Advertisement

AMBIO

, Volume 43, Issue 3, pp 379–380 | Cite as

Response to “Selective Evidence of Eutrophication in the Great Barrier Reef” by Furnas et al.

  • Peter R. F. Bell
  • Ibrahim Elmetri
  • Brian E. Lapointe
Comment
  • 210 Downloads

Comment to: Furnas, M., B. Schaffelke, and A.D. McKinnon. 2014. Selective Evidence of Eutrophication in the Great Barrier Reef: Comment on Bell et al. (2014). AMBIO. doi:  10.1007/s13280-013-0471-x.

Furnas et al. (2014) suggest that our conclusions are based upon limited sampling programs. However, we note that our principal conclusions, namely, (i) that hard coral cover in the Great Barrier Reef (GBR) has reduced by >70 % over the past century and (ii) that most GBR regions are characterized by Chl a values exceeding the defined chronic-eutrophic state (i.e., >0.2 mg m−3), are based on the extensive AIMS assembled data sets (e.g., see Fig. 3 in Bell et al. 2014).

Furnas et al. note that the ocean color data presented in Figs. 4 and 5, and in particular the data in the near-shore regions, do not represent accurate levels of Chl a. We generally agree with this assessment but note that we have not used these data in deriving the Eutrophication Threshold Model (ETM). We note that...

Keywords

Great Barrier Reef Coral Cover Gelatinous Zooplankton East Australian Current Hard Coral Cover 
These keywords were added by machine and not by the authors. This process is experimental and the keywords may be updated as the learning algorithm improves.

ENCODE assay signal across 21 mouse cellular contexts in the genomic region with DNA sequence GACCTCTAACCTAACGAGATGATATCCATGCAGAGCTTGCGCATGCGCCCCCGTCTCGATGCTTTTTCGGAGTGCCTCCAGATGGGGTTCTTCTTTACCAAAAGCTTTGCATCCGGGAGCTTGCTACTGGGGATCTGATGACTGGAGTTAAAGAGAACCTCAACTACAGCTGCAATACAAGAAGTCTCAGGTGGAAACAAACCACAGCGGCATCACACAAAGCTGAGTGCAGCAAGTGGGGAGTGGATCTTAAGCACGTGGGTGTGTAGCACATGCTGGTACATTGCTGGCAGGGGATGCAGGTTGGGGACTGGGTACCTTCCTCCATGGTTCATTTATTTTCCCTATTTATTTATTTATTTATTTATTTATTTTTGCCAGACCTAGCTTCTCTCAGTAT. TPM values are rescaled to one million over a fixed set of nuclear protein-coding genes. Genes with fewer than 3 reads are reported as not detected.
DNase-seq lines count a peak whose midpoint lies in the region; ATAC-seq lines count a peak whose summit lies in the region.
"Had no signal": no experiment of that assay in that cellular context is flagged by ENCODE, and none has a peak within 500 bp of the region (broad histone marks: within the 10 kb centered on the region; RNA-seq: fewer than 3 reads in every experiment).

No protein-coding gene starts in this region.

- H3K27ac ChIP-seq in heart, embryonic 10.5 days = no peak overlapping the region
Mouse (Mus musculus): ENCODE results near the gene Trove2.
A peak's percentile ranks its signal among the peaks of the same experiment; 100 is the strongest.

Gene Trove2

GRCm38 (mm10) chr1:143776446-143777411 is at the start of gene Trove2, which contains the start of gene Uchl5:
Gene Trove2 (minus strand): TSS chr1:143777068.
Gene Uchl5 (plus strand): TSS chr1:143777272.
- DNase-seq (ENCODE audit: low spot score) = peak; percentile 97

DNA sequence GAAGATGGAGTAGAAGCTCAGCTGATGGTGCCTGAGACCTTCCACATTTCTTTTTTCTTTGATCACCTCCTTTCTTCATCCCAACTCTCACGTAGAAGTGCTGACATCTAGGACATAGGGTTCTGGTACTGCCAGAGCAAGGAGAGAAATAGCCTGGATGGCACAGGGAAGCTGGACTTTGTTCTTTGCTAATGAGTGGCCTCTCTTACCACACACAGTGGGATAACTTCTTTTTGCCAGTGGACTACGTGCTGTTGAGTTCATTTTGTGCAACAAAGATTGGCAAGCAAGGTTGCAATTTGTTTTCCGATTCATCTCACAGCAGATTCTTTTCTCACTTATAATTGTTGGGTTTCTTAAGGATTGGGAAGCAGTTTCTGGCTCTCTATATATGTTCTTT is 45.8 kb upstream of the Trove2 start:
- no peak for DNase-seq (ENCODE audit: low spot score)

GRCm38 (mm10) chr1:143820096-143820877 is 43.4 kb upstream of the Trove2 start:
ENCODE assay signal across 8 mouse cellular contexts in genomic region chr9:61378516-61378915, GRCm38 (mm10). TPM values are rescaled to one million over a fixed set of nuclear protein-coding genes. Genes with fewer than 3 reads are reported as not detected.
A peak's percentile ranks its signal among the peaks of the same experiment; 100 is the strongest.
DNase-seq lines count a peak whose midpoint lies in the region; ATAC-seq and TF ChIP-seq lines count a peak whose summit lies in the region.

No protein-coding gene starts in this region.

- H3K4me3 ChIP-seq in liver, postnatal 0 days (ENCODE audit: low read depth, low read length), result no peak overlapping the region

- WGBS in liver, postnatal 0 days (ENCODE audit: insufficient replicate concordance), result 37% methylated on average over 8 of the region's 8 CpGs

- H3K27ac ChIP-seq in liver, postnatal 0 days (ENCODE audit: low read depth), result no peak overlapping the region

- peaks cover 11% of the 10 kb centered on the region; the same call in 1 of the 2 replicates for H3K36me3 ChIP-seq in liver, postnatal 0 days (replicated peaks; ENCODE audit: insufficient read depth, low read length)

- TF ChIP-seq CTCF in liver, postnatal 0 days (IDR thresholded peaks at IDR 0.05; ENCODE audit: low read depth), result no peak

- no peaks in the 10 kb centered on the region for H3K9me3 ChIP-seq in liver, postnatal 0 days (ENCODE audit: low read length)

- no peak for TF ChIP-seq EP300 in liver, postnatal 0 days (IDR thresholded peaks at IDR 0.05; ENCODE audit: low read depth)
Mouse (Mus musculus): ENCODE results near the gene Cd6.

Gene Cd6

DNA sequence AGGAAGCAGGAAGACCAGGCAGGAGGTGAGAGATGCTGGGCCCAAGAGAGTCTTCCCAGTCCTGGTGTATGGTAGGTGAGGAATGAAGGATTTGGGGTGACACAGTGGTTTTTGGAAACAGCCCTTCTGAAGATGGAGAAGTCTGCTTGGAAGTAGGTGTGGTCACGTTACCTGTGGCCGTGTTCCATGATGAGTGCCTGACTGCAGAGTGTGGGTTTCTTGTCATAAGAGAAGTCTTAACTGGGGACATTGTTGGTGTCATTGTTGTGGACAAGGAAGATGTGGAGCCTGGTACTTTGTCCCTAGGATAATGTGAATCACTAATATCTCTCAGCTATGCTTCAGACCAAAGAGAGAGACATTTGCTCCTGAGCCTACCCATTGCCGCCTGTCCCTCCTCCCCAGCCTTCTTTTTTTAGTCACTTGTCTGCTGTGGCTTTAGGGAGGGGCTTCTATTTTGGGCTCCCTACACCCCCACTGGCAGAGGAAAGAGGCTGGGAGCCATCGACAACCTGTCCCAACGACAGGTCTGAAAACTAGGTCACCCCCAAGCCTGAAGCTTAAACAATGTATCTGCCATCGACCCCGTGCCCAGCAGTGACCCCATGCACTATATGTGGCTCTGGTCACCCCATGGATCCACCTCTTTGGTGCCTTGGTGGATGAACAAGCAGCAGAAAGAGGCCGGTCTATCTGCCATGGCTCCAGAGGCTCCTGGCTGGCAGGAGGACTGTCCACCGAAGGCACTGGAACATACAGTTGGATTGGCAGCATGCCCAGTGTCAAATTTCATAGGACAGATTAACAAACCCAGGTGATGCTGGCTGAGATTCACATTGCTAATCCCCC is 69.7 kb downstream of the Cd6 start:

References

  1. Bell, P.R.F., and I. Elmetri. 1995. Ecological indicators of large scale eutrophication in the Great Barrier Reef (GBR) Lagoon. AMBIO 24: 208–215.Google Scholar
  2. Bell, P.R.F., and A.J. Gabric. 1990. The use of field survey and satellite remote sensing in determining the extent and causes of eutrophication in the Great Barrier Reef Lagoon, Australia. In Proceedings of the fourth Pacific congress on marine science and technology, Vol. II: 25–32. Tokyo: PACON 90.Google Scholar
  3. Bell, P.R.F., I. Elmetri, and P. Uwins. 1999. Nitrogen fixation of Trichodesmium spp. in the Great Barrier Reef Lagoon-importance to the overall nitrogen budget. Marine Ecology Progress Series 186: 119–126.CrossRefGoogle Scholar
  4. Bell, P.R.F., I. Elmetri, and B.E. Lapointe. 2014. Evidence of large-scale chronic eutrophication in the Great Barrier Reef: Quantification of chlorophyll a thresholds for sustaining coral reef communities. AMBIO. doi: 10.1007/s13280-013-0443-1.Google Scholar
  5. Furnas, M., B. Schaffelke, and A.D. McKinnon. 2014. Selective evidence of eutrophication in the Great Barrier Reef: Comment on Bell et al. (2014). AMBIO. doi: 10.1007/s13280-013-0471-x.
  6. Gabric, A.J., P. Hoffenberg, and W. Boughton. 1990. Spatio-temporal variability in surface chlorophyll distribution in the central Great Barrier Reef as derived from CZCS imagery. Australian Journal of Marine and Freshwater Research 41: 313–324.CrossRefGoogle Scholar
  7. McGee, C. 2010. Numeric nutrient criteria development for the Florida Keys. http://www.dep.state.fl.us/water/wqssp/nutrients/estuarine.htm. Accessed December 5, 2013.
  8. Middleton, J.H., P. Coutis, D.A. Griffin, A. Macks, A. McTaggart, M.A. Merrifield, and G.J. Nippard. 1994. Circulation and water mass characteristics of the Southern Great Barrier Reef. Australian Journal of Marine and Freshwater Research 45: 1–18.CrossRefGoogle Scholar

Copyright information

© Royal Swedish Academy of Sciences 2014

Authors and Affiliations

  • Peter R. F. Bell
    • 1
  • Ibrahim Elmetri
    • 2
  • Brian E. Lapointe
    • 3
  1. 1.School of Chemical/Environmental EngineeringUniversity of QueenslandSt LuciaAustralia
  2. 2.AMZA LtdWellingtonNew Zealand
  3. 3.Harbor Branch Oceanographic InstituteFlorida Atlantic UniversityFort PierceUSA

Personalised recommendations